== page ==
"If we uncover something, we have formalized mechanisms to share information with the government," Flanagan said. Threat information is quickly shared with the utilities, he said.

On one recent afternoon, Flanagan led the way past a secured door into a large room where a score of technicians were operating the company's cyberdefenses. At that moment, Google searches for links to a Lockheed Martin missile were displayed on a large monitor. A second cyberdefense team works in a nearby room.

"I think utilities are making great strides in this area. I think they are taking action, the ones that we are working with, at least. ... We are working with them on methods and best practices and tools for either triage or response," he said.

The industrywide response is far from uniform, he and other experts say. There is a gradation in how utilities are responding, he said.

"We are doing work with some smaller utilities that may not have the large operations and information technology staffs to either fully deploy or even afford some of the tools and techniques that are available," Flanagan said. "Those are usually on smaller distribution networks and probably on less critical infrastructure parts of the grid, but very important still."

Creating a 'cyber-reactive culture'

The Obama administration's cyberdefense plan for the power grid and other critical infrastructure installations, issued in draft and due to be completed in February, relies on voluntary, company-by-company adoption of best practice defenses, said Patrick Gallagher, director of the National Institute of Standards and Technology (NIST), speaking to the NARUC audience this week.

The administration concluded an industry-based defense had a better chance of succeeding against evolving cyberattacks than a federal plan built on static government standards, he said.

But it had also become clear that a federal regulatory approach could not get through Congress, he added.

"There was a debate happening in Congress about whether this implied new regulation, new regulatory roles and responsibilities, and you might imagine this was not a uniformly positive idea. It was a very contentious issue," Gallagher said.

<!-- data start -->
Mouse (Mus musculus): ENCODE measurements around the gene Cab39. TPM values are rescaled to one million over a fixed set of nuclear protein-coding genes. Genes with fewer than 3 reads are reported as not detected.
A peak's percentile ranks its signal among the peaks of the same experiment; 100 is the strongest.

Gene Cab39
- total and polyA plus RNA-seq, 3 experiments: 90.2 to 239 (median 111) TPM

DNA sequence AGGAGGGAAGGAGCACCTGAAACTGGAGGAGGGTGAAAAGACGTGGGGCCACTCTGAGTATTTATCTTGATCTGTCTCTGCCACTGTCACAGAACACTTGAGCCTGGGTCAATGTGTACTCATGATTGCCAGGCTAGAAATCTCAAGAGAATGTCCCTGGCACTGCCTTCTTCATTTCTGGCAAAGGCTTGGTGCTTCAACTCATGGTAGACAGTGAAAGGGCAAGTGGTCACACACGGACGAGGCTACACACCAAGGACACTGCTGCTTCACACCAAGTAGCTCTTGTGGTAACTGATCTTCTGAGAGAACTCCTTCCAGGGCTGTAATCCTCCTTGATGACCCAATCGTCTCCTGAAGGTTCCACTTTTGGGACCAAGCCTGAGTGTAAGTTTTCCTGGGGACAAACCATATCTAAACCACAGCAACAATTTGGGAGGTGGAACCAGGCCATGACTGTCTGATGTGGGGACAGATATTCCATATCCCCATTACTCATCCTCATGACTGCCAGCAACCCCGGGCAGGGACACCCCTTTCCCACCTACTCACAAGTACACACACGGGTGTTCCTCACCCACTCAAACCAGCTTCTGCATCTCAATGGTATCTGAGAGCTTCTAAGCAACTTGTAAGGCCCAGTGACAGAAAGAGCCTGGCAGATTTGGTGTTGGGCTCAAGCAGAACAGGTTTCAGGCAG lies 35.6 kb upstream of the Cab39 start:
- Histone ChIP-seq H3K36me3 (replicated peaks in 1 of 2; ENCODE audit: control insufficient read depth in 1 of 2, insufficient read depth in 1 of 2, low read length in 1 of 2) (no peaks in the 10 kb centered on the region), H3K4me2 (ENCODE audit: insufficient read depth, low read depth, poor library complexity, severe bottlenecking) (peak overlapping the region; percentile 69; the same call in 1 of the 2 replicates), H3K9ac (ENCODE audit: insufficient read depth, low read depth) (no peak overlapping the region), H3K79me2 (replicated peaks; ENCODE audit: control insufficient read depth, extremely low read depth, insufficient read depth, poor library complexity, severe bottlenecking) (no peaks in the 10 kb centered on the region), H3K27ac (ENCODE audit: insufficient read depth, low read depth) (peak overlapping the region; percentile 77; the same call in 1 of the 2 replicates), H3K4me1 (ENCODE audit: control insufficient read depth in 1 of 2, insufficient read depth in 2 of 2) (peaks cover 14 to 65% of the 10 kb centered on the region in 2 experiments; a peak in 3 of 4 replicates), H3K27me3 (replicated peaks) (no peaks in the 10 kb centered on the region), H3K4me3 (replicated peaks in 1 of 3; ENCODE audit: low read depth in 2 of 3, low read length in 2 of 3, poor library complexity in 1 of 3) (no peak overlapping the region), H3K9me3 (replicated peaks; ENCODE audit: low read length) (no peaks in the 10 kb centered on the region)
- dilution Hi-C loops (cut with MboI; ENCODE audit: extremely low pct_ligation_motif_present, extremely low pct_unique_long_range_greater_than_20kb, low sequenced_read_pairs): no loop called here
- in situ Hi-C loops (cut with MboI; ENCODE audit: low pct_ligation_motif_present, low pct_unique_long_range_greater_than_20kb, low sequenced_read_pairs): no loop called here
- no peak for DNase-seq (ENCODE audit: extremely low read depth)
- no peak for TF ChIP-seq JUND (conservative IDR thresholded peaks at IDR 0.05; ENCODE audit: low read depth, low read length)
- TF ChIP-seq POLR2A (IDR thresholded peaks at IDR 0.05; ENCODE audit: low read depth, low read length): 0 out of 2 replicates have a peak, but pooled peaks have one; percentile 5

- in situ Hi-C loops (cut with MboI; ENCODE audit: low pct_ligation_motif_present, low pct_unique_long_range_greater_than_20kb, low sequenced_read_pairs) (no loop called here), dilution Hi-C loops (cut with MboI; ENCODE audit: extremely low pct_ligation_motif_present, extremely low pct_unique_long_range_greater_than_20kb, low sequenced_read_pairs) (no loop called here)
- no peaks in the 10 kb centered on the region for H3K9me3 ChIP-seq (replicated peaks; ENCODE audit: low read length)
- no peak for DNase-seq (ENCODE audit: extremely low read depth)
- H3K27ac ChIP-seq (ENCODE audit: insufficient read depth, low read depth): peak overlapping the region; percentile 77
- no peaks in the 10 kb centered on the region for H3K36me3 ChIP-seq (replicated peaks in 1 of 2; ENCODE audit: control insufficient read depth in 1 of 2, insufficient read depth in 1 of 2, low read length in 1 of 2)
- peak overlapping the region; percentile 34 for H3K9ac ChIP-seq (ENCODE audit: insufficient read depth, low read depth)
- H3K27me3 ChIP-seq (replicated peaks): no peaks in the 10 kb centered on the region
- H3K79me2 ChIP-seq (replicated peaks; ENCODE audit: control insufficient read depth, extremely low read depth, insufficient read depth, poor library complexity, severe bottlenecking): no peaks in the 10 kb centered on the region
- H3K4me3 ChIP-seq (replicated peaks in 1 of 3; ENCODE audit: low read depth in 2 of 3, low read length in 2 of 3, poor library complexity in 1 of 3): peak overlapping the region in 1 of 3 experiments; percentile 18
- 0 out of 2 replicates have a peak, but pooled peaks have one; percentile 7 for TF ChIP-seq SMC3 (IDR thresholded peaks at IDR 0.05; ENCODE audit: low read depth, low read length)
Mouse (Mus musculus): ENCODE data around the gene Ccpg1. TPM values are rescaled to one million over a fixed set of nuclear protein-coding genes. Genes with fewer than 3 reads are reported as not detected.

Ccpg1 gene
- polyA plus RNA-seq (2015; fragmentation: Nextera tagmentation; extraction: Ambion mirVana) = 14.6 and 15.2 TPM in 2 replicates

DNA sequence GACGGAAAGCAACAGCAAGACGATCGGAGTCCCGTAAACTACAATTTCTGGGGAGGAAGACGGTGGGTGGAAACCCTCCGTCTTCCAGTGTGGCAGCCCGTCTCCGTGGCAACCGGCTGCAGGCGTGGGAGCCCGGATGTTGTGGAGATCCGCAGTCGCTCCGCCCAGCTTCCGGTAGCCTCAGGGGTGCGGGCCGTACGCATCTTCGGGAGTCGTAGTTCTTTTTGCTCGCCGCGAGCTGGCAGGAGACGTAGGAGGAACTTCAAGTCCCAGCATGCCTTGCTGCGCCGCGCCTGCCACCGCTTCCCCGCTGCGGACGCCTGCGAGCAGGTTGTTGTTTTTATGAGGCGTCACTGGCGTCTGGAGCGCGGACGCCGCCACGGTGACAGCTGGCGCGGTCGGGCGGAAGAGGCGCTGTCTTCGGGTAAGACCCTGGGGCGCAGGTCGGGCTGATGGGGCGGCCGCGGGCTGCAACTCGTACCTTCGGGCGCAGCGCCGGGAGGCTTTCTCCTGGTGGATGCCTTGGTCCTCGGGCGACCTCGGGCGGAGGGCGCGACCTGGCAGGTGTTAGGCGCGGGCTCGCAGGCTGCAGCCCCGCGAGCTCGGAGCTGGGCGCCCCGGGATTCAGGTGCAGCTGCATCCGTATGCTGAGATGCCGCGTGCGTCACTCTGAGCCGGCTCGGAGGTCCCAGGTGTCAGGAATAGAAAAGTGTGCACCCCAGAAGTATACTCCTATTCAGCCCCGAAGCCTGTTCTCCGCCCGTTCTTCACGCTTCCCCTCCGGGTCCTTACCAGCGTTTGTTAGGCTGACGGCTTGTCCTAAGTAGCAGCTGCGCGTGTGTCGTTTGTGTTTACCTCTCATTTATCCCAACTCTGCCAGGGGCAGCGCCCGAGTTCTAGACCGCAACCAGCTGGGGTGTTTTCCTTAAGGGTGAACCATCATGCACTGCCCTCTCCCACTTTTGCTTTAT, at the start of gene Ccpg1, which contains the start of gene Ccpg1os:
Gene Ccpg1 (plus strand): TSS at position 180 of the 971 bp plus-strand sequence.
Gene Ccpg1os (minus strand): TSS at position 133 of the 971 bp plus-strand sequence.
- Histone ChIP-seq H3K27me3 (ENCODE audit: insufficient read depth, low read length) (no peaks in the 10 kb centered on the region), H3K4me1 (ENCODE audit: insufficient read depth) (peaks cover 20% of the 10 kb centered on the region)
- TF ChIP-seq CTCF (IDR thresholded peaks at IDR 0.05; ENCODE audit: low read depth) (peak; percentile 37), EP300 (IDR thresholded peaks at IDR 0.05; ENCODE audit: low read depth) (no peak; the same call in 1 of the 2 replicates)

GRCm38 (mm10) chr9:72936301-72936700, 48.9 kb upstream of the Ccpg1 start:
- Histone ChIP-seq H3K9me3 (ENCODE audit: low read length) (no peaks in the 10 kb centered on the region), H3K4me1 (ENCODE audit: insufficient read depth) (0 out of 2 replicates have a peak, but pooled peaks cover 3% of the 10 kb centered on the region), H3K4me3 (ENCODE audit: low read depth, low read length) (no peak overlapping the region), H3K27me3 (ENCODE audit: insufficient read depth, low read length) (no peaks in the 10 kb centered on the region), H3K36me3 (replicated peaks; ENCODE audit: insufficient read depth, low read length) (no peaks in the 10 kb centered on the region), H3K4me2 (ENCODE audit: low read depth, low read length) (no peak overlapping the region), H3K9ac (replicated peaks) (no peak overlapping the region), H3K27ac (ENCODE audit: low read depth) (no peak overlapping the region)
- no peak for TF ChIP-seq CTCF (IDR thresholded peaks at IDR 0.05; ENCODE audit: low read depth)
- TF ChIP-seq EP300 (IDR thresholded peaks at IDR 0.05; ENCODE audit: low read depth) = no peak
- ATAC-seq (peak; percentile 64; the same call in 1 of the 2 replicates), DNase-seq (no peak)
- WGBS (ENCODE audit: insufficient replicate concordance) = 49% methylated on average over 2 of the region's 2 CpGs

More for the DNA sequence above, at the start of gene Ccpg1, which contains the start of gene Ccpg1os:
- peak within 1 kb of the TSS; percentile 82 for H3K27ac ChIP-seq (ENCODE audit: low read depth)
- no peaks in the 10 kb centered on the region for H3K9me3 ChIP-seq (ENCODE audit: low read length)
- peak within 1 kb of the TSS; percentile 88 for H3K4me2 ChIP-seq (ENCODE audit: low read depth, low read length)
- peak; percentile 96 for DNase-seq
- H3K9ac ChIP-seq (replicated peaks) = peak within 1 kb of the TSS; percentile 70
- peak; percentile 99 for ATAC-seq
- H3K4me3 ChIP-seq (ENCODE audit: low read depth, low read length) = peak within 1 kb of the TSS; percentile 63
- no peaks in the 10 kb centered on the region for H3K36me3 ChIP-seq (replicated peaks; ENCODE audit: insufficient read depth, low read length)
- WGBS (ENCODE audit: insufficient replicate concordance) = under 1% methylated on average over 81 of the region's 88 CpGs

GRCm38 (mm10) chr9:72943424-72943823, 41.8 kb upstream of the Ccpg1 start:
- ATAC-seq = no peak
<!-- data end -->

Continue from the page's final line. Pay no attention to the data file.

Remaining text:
The president's executive order initiating the voluntary industry plan "to a large extent has sidestepped that debate," Gallagher added.

Instead, NIST has led an industrywide development of best cyberdefense responses with more than 3,000 industry, government and academic institutions participating, he said. "It is the industry's framework. And that is really the key ingredient."

Rather than keeping score, it sets "an aspirational goal [and asks] organizations to adopt a continuous approval model that strives to get there," Gallagher said.

"The framework is not going to threat-proof anybody. We don't believe there's any such thing as threat-proofing. ... It is about creating a cyber-aware and cyber-reactive culture. It's like the immune system."

NSA anger trickles down

Robert Kolasky, senior adviser in the Department of Homeland Security's infrastructure office, said DHS is working to strengthen and speed up the process for reporting government-detected cyberthreats to grid companies and utilities. It will also seek to coordinate new incentives to encourage more rapid adoption of the new framework.

But he agreed it is not a government fix.

"Given where we are, with the budgetary situation, the economic condition, philosophy of government ... this is not going to be a government-mandated program, nor is it going to be a government-funded set of incentives that will very quickly give a lot of money to industry to promote adoption of the cybersecurity framework. The reality is, for a number of reasons we don't think that is good policy, and it doesn't work in this budgetary environment."

In response, Pepco's Rigby was plainly dissatisfied with the government's current threat reporting process, even as he praised the administration for helping improve the company's cyberdefenses.

"It could be a very, very difficult process ... where, with all good intent, you have multiple agencies working, [and] it might be difficult in that moment to collaborate, you could have a lot of confusion," he said.

Washington Utilities and Transportation Commissioner Philip Jones, the outgoing NARUC president, said flatly, "Information sharing is not working, and I don't know who to deal with in the federal level. ... I know we need legislation to deal with this, but I don't think we're going to get it."

The furor over National Security Agency surveillance programs has shelved congressional interest in expanding sharing of confidential security information with the utility sector, NARUC staff concludes.

DHS's Kolasky said government security agencies "continue to shift from a need-to-know to a need-to-share culture" and are working on a new executive order on information sharing, he said. "A lot of it [involves] cultural changes within the government, and that takes longer.

"It's not just a technical problem. It's a cultural problem," he said.